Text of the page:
The Roller Coaster Was Invented To Transport Coal

Samuel Reason | August 23rd, 2019

If you have ever wondered how in the world someone decided to plummet themselves along at massive speeds in a little box with wheels, then you may be surprised at how the invention first came to be. The Roller Coaster holds its heritage from a Mauch Chunk Switchback Railway in Pennsylvania, which was being used to transport the coal down a mountainside.

What started off as a simple and easy way to move coal down a mountain turned into a popular tourist destination for thousands of thrill-seekers in the late 19th century. There are of course earlier precedents of roller coasters in the history books, notably those that were built for Russian royalty. But it really is the Mauch Chunk that popularized the thrill-seeking and speeds that we see in roller coasters today. To think it was originally designed to transport coal.

Opened in 1827, it seemed like a real technological advance for coal miners, no longer would they have to trek 9 miles down the mountain or use a mule. And as with any new technological miracle, it attracted onlookers to see how it worked. Which is when some brave people decided it would be fun to climb into the carts themselves. You see they realized the carts would travel at speeds of over 50 miles per hour, a feat that started the American appetite for creating rides that went against gravity.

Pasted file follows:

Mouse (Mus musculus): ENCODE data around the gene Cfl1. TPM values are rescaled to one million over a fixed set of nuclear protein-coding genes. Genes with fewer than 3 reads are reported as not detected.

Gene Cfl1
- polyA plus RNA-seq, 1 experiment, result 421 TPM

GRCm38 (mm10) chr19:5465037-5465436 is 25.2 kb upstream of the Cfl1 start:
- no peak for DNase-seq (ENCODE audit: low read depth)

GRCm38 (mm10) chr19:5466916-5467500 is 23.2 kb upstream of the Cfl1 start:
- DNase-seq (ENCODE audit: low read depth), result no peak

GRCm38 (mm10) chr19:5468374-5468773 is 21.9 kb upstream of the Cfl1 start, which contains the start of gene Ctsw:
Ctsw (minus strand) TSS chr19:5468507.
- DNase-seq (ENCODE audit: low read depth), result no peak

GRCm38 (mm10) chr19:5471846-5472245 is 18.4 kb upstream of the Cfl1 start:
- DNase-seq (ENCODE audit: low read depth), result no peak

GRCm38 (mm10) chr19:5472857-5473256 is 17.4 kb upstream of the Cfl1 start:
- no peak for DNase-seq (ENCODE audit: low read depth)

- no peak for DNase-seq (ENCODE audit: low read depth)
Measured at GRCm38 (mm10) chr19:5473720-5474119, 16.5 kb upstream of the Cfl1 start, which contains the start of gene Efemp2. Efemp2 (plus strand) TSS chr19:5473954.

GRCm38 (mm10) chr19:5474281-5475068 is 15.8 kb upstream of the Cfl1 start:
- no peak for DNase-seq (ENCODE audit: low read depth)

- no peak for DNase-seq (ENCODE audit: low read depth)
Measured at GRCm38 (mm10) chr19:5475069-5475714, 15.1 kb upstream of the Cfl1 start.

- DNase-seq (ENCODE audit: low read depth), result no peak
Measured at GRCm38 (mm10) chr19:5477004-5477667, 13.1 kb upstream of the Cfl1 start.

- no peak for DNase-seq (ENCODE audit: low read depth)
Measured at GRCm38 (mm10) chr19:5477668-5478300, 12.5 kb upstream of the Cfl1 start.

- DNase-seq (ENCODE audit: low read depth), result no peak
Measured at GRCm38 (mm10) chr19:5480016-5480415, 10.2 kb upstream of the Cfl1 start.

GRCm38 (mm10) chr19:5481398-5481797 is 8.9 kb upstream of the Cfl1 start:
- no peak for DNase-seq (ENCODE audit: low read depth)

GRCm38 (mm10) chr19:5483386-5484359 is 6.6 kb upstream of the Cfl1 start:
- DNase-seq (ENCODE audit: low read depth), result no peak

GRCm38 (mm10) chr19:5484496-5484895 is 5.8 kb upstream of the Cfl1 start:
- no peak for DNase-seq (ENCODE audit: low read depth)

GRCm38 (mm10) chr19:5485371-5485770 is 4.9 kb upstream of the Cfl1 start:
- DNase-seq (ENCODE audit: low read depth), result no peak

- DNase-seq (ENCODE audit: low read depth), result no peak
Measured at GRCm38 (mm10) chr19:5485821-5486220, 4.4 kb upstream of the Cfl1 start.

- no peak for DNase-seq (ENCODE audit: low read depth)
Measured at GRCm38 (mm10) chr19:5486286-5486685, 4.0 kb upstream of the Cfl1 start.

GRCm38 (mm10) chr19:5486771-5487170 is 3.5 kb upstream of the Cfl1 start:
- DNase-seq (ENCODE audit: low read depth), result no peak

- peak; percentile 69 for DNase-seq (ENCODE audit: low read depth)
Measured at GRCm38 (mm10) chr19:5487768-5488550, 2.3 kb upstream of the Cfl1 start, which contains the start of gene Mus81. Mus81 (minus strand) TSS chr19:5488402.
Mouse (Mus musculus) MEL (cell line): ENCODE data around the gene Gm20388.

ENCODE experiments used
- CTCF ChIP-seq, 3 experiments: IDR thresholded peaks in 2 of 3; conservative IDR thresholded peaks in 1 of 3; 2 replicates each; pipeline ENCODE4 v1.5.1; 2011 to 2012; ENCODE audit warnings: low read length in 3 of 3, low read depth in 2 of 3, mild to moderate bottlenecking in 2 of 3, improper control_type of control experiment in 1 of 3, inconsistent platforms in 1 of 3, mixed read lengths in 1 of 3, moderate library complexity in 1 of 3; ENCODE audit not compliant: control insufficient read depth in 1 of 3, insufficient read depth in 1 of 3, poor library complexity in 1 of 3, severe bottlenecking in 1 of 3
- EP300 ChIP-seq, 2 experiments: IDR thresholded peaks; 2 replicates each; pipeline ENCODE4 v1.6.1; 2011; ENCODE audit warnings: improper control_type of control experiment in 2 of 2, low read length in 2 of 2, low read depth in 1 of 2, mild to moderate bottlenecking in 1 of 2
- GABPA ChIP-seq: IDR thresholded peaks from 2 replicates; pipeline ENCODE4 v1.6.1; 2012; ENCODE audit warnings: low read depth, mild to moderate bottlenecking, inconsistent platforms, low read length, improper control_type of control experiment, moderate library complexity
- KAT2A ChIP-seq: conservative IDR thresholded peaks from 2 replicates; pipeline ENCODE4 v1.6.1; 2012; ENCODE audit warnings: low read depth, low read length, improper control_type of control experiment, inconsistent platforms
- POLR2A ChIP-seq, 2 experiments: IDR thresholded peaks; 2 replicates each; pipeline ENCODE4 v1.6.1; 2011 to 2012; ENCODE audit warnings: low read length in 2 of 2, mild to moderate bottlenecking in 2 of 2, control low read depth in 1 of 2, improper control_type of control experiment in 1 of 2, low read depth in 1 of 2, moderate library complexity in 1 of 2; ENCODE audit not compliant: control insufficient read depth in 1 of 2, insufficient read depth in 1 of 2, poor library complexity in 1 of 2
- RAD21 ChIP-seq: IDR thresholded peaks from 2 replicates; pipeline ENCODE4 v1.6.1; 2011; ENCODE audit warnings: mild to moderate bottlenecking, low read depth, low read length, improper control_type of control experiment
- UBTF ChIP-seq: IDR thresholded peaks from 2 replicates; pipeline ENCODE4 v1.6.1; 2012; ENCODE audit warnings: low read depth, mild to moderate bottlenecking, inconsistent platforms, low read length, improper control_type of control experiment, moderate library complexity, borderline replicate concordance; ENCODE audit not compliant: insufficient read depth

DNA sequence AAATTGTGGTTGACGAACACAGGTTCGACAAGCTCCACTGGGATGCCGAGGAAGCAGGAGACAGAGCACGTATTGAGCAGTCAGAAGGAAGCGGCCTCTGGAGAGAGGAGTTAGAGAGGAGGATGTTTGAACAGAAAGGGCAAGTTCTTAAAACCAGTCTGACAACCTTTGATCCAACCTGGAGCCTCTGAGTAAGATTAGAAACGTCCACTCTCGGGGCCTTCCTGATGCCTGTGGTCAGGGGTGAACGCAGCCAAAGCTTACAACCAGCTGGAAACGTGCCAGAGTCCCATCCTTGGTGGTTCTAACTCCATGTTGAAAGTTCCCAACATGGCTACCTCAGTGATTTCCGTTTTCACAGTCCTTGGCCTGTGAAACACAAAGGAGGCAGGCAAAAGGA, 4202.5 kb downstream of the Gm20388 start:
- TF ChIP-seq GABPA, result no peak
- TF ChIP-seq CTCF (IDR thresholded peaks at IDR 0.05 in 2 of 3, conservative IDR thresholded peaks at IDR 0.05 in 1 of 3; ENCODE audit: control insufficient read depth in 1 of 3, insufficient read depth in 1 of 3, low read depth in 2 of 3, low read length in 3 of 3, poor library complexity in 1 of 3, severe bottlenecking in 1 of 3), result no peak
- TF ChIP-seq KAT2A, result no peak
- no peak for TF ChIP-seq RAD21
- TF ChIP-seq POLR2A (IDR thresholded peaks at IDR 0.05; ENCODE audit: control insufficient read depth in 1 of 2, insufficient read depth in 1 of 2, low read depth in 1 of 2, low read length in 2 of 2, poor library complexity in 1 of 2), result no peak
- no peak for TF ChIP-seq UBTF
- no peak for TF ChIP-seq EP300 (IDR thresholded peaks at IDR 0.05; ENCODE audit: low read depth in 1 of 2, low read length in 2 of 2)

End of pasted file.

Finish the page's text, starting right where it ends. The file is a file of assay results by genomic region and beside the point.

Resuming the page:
And by 1872 the railway had become completely obsolete for transporting coal, due to a tunnel through the mountain that was able to send the coal down even faster. The owners didn’t want to demolish a perfectly good railway, so they thought the best thing to do would be to turn it into a tourist attraction. Which is how over 35,000 people a year lined up to shoot down a mountain at reckless speeds: for the thrill of the ride and the scenic views of the mountains.

Eventually, it did close down during the Depression, as revenue dried up from lack of visitors, but it had inspired the first roller coasters to be built on Coney Island: and the rest, as they say, is history.

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